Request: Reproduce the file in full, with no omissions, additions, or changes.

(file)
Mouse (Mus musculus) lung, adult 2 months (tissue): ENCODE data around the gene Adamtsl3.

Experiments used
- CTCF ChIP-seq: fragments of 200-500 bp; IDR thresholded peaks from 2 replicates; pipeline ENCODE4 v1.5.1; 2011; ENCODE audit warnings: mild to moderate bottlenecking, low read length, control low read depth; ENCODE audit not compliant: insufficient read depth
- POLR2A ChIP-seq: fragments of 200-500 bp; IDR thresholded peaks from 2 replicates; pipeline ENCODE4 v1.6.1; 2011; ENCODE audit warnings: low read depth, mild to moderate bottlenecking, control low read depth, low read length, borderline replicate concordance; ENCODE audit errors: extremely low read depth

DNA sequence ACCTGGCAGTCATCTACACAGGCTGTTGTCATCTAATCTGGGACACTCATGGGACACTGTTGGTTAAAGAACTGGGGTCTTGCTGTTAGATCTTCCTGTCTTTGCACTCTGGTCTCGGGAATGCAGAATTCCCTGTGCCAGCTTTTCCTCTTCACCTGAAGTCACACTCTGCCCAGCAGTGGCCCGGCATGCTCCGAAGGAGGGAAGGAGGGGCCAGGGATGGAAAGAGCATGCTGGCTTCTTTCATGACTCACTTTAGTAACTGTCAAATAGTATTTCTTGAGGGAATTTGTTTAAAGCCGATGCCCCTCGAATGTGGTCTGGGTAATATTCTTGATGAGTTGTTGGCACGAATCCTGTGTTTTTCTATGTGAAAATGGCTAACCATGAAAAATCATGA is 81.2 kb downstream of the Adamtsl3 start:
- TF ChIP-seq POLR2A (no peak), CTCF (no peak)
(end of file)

Mouse (Mus musculus) lung, adult 2 months (tissue): ENCODE data around the gene Adamtsl3.

Experiments used
- CTCF ChIP-seq: fragments of 200-500 bp; IDR thresholded peaks from 2 replicates; pipeline ENCODE4 v1.5.1; 2011; ENCODE audit warnings: mild to moderate bottlenecking, low read length, control low read depth; ENCODE audit not compliant: insufficient read depth
- POLR2A ChIP-seq: fragments of 200-500 bp; IDR thresholded peaks from 2 replicates; pipeline ENCODE4 v1.6.1; 2011; ENCODE audit warnings: low read depth, mild to moderate bottlenecking, control low read depth, low read length, borderline replicate concordance; ENCODE audit errors: extremely low read depth

DNA sequence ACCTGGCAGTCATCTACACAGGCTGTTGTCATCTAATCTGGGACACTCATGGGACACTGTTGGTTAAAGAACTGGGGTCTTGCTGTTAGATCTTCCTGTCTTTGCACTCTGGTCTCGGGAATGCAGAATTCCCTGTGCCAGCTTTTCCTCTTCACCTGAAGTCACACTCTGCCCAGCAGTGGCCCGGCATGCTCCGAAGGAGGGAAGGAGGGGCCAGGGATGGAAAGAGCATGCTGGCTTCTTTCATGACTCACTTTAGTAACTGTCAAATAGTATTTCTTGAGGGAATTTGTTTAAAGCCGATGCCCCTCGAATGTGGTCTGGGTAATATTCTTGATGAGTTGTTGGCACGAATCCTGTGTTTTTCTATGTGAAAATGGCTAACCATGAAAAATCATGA is 81.2 kb downstream of the Adamtsl3 start:
- TF ChIP-seq POLR2A (no peak), CTCF (no peak)